• Rick Brown, MA, Associate Director of Communications & Membership, Association of Clinicians for the Underserved
  • Jenn Dix, Communications and Membership Coordinator, Association of Clinicians for the Underserved
  • Julie Grutzmacher, MSW, MPH, Director of Patient Advocacy and Population Health Initiatives, Prevent Blindness

Track III: Development and Training Programs

Advancing Health Centers through Trauma Informed Care: The TACHC Model

Patients seen in health centers typically have complex social, emotional, and medical needs which can be met with the foundational use of ‘universal trauma precautions’ in order to provide an environment that engenders holistic patient-centered care and promotes healing. Although the recognition of responses to trauma on human behavior began well before what became known as the Adverse Childhood Experiences Study or ‘ACEs Study,’ this landmark research from the late 1990’s, ignited the movement towards what is known as trauma informed care (TIC). Based on SAMHSA’s principles, TIC is a strength-based framework that recognizes the pervasiveness and impact of trauma and adversity, and emphasizes the importance of interactions based on safety, choice, collaboration, empowerment, and trustworthiness, amid cultural sensitivity.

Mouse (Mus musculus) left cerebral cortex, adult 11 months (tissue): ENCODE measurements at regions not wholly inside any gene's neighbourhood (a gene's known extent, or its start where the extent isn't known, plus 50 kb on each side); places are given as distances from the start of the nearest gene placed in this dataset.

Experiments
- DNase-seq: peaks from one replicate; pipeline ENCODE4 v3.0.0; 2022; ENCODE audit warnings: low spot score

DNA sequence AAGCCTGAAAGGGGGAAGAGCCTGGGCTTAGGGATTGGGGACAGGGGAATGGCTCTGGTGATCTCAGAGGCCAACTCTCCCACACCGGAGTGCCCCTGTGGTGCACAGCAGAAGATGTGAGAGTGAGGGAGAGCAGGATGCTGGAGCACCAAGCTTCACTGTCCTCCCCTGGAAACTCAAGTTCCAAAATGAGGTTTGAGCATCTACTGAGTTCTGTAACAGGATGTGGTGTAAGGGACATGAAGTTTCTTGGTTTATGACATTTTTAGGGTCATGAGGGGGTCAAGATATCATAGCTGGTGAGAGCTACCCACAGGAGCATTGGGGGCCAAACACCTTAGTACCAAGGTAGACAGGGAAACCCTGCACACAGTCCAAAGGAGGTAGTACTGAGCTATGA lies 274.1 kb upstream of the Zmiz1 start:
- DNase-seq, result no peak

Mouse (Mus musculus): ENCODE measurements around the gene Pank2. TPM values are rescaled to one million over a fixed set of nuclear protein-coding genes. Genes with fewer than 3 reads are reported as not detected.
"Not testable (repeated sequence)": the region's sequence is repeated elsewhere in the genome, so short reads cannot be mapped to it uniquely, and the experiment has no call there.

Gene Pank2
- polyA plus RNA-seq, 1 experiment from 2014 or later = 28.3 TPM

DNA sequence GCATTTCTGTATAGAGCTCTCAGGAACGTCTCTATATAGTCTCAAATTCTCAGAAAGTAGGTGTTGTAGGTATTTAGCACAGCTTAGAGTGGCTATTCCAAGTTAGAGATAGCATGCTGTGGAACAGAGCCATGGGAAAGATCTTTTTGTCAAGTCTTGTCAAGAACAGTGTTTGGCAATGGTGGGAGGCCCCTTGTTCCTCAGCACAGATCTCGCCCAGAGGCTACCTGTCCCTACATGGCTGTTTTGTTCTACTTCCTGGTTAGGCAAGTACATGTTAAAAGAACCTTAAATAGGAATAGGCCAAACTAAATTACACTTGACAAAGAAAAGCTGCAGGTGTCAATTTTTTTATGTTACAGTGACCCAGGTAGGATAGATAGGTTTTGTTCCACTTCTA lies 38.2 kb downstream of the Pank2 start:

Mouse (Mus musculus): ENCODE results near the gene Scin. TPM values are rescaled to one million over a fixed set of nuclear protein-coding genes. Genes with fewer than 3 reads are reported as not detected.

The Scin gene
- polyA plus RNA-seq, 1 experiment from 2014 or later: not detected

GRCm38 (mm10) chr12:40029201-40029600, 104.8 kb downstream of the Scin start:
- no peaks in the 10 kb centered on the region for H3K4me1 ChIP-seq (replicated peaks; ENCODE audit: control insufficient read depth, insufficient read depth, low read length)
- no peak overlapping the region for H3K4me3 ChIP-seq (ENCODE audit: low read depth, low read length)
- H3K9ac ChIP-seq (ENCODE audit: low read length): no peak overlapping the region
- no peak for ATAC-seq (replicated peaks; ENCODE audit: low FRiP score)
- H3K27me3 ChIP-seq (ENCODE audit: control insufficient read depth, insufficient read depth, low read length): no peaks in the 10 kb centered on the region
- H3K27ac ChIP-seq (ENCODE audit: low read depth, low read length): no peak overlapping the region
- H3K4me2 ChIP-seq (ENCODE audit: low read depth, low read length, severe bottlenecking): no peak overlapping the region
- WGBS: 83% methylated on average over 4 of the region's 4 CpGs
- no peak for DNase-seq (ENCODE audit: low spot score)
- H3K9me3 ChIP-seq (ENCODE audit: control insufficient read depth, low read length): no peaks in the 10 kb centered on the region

Conceptually, TIC is about realizing that trauma is real and pervasive, recognizing the signs and symptoms of trauma, responding to individuals who have experienced trauma in a way that promotes healing, and resisting re-traumatization through changes to policies, practices, and procedures. On a practical level, TIC is a full-system transformation towards an environment of understanding, healing, and resilience. As health centers with all of our multiple competing priorities, TIC can be incorporated through intentional trainings, deepening understanding, and ‘hands-on’ TIC practices that result in improving outcomes.